There are, of course, many different relaxation exercises I do. But once the instrument is open, then I go into script analysis. How to break down a script has to do with understanding the playwright and understanding the times in which the play takes place. You have to understand the period's music, the clothes, the morals, the politics, all of it. A play that takes place in the '70s is very different from a play that takes place in the '80s. Once you teach students to read the play with a view of the world, they begin to be stimulated by ideas which are bigger than just their lives.
I don't believe that acting is a metaphysical, airy thing that you can't get a hold of. Acting is about accomplishing things. When you go into a scene you're trying to accomplish something for an emotionally justified reason.
BSW: So you work with intentions.
Moss: I work enormously with intentions. And to find those, you need to know who the character is. You've got to understand their background. I'm a great believer in building a character's biography, because once you've done that, you walk into the play or screenplay with a full life. Things like the character's education, religion, relationship to parents, past events that were troubling or exciting, politics, dreams, etc. And what you create should be a combination of your own experiences and your imagination. If you just use yourself and not your imagination or you just use your imagination and not yourself, you're going to come off half-baked. I think it's absurd for any teacher to say that an acting student could just walk in and be themselves in any play. It's almost sophomoric and it's very, very destructive to the actor.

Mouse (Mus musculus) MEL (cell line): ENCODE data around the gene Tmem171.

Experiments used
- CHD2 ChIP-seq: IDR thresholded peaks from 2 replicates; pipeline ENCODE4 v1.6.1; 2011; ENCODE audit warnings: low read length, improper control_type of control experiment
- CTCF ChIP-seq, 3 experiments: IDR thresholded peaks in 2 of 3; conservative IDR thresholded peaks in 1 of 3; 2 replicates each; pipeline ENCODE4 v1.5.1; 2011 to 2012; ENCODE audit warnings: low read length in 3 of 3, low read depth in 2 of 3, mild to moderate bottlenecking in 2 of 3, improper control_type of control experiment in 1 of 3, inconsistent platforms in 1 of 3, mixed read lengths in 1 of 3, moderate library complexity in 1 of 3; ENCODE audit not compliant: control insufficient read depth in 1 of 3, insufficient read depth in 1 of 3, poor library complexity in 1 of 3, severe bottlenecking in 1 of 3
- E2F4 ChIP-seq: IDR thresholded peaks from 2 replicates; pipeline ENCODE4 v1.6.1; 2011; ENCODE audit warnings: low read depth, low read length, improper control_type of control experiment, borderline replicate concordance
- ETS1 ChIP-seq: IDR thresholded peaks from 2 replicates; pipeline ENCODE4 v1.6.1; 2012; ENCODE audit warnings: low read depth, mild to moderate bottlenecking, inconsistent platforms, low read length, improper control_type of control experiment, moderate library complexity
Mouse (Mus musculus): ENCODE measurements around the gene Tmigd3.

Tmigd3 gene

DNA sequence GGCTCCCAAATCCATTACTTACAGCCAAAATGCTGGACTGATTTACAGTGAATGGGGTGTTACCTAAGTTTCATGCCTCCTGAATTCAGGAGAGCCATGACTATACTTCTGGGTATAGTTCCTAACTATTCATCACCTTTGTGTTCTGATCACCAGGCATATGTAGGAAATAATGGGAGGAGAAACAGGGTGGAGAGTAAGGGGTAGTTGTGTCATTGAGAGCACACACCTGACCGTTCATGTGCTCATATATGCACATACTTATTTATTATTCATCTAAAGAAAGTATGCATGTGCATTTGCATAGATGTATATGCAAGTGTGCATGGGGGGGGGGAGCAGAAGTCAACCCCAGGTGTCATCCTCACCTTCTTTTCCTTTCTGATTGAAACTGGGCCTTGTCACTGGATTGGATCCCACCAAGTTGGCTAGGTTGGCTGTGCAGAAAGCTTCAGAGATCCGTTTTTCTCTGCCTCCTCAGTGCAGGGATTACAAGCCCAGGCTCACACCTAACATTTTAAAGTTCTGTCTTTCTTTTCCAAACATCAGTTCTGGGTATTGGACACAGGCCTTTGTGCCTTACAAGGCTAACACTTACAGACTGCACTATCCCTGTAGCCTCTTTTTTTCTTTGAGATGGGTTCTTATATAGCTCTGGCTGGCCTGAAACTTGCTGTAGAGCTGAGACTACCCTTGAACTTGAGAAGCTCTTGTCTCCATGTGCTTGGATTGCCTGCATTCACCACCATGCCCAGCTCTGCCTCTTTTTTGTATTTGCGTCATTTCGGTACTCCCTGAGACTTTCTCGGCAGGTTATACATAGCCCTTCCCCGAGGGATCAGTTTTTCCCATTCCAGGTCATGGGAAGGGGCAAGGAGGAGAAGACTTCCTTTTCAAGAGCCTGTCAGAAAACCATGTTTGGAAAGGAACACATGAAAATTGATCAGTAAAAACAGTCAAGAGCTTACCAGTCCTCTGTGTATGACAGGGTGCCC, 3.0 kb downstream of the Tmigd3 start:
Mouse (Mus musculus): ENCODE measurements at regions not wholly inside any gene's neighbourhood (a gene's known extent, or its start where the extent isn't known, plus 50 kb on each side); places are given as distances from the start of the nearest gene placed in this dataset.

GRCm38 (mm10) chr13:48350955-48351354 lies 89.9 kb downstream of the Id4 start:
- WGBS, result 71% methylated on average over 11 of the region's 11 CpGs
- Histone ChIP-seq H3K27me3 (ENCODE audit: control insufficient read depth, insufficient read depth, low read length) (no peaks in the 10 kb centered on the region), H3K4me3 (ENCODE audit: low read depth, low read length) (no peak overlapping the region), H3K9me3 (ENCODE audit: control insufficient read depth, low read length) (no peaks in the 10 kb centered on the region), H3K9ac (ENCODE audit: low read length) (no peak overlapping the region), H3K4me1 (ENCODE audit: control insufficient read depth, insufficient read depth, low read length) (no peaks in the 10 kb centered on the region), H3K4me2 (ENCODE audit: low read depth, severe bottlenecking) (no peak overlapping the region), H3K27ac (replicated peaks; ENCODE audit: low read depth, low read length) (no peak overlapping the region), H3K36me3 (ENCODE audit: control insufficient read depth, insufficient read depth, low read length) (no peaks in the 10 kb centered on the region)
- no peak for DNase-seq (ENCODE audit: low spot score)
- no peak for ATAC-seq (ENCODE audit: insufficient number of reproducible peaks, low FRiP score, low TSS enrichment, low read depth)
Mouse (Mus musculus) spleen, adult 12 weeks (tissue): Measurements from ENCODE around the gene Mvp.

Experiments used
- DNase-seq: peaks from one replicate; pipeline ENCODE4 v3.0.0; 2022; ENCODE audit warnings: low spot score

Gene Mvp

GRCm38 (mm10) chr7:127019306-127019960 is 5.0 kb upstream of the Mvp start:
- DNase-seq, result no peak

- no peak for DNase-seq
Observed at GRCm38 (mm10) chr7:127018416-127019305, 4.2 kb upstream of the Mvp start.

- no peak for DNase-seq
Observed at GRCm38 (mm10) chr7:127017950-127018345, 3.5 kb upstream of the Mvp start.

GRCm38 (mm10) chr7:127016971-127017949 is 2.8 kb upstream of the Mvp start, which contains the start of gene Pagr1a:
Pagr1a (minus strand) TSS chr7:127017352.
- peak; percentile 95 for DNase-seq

BSW: A lot of people seem to think, particularly for film, that charisma is all that really matters.
Moss: I don't know what charisma is except a quality that demands your attention. When you look at Meryl Streep or Robert DeNiro or Jack Nicholson, they make choices that are as big as life and full of emotional passion. When Susan Sarandon extends her entire hand to the window as Sean Penn is dying in Dead Man Walking, that's a big gesture. Had she done something smaller, it wouldn't have broken our hearts. Stella Adler said that life is big so why bring it down to something little and unimportant?
Look at Nick Nolte. You can watch his work without the sound and still understand what he's going through. It's all in his body. What's important in acting is what's not said. A good actor will tell you things with his body that they'll never say with their mouths. You can watch all of the great actors without sound.
BSW: In an interview we did last year, James Cameron said that he believes that great film acting happens when the emotions are contained, but they spill around the edges.
Moss: Yes, film acting is all about containment, but you have to have something to contain. The problem that some people have is they have nothing to contain and that's when you see bad acting. All good film and television acting has an enormous volcano in it that's being held back.
BSW: Do you believe anybody can be taught to act?
Moss: The basics, sure. But I find that most people who go to acting class don't love acting. They love attention. There comes a point in your development as an actor when you find out whether you have the imagination, the love of the literature, the love to create a character, and the desire to be a conduit of the human experience.
When you're excited, not about you, but about ideas and writing and other lives, you're an actor. If you just want someone to tell you you're wonderful, you're not an actor, you're a show-off and will probably give up acting. Furthermore, you're probably self-destructive, because you're not interested in acting but in satisfying some emotional aspect from the past. If you don't have a good relationship with yourself, no matter how talented you are, you're going to screw up your career.
Your motive can't be to try to heal your past by acting. You've got to have a relationship with yourself in which you believe that you're valuable and have something to give. Acting is about what you get to give, not what you try to get.